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My intrepid Mercatus Center colleague Veronique de Rugy is rightly skeptical of some conservatives’ proposal to use Social Security as a funding source for paid family leave [2].  A slice:

By contrast, moving to paid family leave implies adding to Social Security solvency problems in the short to medium run (i.e the system is only potentially budget neutral in the work lifespan of the SS beneficiary). That means that on day one, the new scheme instantly increases government involvement in paid family leave compared to the status quo by the simple fact of using the SS system. It also immediately requires more borrowing (to pay for all SS benefits plus whatever paid leave benefits are needed) and speeds up the insolvency of the program (which will probably be addressed with higher taxes or further benefit cuts). Also, once in place, the best thing that can happen is that the system stays in its original form and “merely” redistributes tax dollars to parents in the short run until it is reformed when the Social Security Trust Fund dries out (talk of moving to private accounts from there seems as unlikely as without the paid leave account).

Also weighing in against using Social Security to fund paid family leave are the editors at the Wall Street Journal [3].  A slice:

The first problem is that this would shift the burden of providing the benefit from the private economy to government. Academic evidence shows that family leave keeps employees in their jobs and can make them happier or more productive, which is one reason many companies pay for it. But why pay when the government offers 12 weeks?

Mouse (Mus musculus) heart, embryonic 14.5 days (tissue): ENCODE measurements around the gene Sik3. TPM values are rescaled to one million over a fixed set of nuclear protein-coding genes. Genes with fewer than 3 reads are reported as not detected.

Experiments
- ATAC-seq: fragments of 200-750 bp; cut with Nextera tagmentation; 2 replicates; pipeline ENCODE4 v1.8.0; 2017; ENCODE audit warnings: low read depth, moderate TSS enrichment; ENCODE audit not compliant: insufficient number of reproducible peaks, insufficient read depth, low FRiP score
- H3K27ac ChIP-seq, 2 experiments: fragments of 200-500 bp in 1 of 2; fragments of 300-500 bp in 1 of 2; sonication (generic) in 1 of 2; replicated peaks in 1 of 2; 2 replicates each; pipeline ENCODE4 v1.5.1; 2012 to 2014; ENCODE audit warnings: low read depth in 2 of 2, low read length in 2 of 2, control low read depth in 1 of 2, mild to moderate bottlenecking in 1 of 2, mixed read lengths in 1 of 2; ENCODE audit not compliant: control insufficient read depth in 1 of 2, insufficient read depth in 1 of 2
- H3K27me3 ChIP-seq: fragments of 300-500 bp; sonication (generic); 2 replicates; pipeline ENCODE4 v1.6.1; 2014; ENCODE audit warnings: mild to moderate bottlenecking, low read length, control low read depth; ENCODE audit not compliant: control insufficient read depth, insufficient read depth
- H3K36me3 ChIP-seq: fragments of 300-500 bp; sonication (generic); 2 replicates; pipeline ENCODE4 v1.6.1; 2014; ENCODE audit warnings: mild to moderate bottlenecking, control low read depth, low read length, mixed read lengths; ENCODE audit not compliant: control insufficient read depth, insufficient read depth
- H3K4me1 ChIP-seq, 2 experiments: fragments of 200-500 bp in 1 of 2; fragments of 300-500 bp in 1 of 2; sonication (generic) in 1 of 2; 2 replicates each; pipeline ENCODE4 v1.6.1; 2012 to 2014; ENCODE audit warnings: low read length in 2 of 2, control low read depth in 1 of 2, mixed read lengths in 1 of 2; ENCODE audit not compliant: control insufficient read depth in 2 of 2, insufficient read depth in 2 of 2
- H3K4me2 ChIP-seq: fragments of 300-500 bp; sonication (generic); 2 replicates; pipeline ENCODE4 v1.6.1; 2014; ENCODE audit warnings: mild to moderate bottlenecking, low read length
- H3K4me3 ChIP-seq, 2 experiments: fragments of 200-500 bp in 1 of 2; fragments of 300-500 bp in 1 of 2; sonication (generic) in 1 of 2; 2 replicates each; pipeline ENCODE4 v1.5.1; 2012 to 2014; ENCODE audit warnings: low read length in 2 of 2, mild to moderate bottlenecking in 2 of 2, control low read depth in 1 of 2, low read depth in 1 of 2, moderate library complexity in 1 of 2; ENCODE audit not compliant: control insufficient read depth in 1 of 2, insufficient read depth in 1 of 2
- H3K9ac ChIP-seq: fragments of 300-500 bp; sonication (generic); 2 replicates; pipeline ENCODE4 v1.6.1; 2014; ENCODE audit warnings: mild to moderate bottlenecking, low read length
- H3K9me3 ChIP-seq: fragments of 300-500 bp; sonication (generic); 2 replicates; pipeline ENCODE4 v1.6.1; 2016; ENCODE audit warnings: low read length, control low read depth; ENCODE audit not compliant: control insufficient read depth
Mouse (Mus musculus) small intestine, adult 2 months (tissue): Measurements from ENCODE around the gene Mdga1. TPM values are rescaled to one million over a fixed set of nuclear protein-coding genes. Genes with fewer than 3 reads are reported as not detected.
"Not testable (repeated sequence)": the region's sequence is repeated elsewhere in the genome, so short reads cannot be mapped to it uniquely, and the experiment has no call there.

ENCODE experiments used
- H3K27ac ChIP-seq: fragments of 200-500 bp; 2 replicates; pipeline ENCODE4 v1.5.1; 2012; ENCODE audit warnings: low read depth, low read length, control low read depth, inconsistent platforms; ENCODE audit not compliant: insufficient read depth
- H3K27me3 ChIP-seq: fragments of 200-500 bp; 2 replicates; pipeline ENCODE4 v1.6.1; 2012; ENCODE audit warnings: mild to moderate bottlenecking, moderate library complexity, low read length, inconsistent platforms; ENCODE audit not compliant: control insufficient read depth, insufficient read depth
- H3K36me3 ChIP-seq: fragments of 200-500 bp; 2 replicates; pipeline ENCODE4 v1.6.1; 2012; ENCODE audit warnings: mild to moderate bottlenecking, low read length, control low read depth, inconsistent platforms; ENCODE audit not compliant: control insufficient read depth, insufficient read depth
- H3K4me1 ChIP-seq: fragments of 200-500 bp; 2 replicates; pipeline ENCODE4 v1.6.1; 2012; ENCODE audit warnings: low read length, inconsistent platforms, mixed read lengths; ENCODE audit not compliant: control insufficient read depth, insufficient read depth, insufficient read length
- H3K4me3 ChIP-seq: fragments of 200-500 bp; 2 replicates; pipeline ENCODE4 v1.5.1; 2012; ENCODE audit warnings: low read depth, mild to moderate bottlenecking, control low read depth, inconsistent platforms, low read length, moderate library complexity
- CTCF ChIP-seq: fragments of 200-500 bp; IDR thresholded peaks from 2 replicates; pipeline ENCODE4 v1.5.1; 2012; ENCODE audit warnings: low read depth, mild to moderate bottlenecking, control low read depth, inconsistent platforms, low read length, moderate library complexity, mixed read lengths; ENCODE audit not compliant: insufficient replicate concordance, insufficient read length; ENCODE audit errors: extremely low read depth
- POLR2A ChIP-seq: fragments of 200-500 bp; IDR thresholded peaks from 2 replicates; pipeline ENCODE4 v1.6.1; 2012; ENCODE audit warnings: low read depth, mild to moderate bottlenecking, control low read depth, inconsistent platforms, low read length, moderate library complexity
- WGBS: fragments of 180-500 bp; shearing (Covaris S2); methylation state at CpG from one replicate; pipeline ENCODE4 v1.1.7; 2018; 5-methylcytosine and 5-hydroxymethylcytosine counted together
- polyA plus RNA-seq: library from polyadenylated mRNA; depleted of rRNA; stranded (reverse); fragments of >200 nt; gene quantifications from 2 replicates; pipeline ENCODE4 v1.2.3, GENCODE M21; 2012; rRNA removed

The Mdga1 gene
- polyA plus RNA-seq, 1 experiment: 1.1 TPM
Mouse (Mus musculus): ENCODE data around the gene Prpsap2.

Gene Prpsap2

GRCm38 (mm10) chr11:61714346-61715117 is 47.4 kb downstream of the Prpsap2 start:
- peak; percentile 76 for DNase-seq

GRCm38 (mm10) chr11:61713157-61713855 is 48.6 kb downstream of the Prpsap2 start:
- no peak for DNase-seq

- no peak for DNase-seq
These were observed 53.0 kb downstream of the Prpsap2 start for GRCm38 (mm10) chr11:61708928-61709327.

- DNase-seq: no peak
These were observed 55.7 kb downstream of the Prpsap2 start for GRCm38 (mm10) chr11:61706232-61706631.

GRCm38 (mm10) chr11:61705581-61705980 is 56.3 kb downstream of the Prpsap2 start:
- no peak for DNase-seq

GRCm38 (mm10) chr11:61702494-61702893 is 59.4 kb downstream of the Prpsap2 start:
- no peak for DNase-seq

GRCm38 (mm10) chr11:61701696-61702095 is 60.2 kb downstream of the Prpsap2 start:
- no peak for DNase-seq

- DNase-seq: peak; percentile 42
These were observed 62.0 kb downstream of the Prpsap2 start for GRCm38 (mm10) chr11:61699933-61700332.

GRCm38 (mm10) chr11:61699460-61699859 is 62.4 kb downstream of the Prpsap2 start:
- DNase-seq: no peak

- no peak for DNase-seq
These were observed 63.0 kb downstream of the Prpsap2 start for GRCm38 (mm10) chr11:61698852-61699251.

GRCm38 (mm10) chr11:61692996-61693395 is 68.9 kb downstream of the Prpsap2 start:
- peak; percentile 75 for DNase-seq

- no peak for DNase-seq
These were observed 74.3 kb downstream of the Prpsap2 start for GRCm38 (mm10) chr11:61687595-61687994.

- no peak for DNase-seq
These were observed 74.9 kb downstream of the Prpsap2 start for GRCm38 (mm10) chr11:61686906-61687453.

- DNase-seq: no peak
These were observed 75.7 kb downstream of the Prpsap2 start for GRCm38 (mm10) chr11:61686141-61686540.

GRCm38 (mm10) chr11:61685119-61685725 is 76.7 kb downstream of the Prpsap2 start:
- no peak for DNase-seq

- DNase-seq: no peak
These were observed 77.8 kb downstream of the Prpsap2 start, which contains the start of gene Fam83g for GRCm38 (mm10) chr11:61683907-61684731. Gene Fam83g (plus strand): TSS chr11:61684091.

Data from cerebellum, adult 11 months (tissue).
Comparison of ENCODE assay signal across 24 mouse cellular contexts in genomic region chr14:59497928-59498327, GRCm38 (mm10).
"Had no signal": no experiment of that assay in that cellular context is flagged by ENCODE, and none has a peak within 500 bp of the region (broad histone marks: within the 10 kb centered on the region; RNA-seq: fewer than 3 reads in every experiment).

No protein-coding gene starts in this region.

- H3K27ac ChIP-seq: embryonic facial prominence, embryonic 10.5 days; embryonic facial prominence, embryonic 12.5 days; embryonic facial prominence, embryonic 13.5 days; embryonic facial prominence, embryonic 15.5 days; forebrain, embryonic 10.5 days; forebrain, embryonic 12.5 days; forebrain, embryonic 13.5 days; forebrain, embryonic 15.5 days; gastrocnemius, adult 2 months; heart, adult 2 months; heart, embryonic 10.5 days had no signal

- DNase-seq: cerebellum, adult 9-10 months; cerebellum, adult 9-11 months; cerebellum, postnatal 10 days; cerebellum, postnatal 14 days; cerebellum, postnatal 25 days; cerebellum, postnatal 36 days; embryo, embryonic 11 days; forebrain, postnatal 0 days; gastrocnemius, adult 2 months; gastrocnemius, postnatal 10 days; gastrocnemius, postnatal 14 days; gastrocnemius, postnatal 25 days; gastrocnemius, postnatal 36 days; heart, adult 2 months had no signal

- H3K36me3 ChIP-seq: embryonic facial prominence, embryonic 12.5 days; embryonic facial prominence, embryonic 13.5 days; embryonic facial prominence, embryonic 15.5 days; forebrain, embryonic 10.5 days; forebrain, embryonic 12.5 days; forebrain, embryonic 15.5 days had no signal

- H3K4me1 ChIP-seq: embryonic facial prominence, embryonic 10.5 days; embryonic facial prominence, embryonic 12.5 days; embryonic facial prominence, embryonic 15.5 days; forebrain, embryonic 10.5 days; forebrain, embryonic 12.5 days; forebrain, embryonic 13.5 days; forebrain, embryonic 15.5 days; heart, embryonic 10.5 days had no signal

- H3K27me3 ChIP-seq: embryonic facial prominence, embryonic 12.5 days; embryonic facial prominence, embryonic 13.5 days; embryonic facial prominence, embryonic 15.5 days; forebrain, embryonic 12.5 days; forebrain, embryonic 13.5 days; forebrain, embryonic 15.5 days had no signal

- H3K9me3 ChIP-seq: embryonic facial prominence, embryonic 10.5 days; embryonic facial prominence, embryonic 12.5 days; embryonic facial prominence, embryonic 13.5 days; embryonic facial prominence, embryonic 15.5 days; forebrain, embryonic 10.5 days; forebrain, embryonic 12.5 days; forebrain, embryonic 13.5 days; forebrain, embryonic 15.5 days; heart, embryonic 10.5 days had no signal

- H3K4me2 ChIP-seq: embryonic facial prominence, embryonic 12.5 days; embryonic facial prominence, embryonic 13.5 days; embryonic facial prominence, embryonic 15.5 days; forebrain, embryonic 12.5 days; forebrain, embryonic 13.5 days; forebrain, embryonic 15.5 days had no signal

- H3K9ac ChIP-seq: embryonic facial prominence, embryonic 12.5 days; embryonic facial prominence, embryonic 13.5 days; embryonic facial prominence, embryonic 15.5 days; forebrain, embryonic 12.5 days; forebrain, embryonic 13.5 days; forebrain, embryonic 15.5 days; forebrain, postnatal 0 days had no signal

Another of my Mercatus Center colleagues, Christine McDaniel, warns of a deceptive ploy used to justify trade restrictions [4].

Here are Arnold Kling’s insightful reflections on metrics and mis-leadership [5].

Alberto Mingardi writes about the next novel that I will read [6] – one that I regret that I’ve not yet read fully: Alessandro Manzoni [7]‘s The Betrothed [8].

Kevin Williamson explains that rising stock prices (that reflect rising asset values) have widespread benefits [9].

Jeff Jacoby is correct: government unions unconstitutionally play politics with dollars extracted from nonmembers [10].

John Stossel notes that politicians deserve Oscars [11].  A slice:

On the other hand, President Trump chose Alabama Senator Jeff Sessions (R) to be attorney general. Sessions wins the award for Worst Praise of Abusive Government. He said this about asset forfeiture: “I love that program. We had so much fun doing that, taking drug dealers’ money.”

Fun? Police grabbed billions of dollars, mostly from people who never got trials. That’s a crime, not good government, but both political parties supported it.

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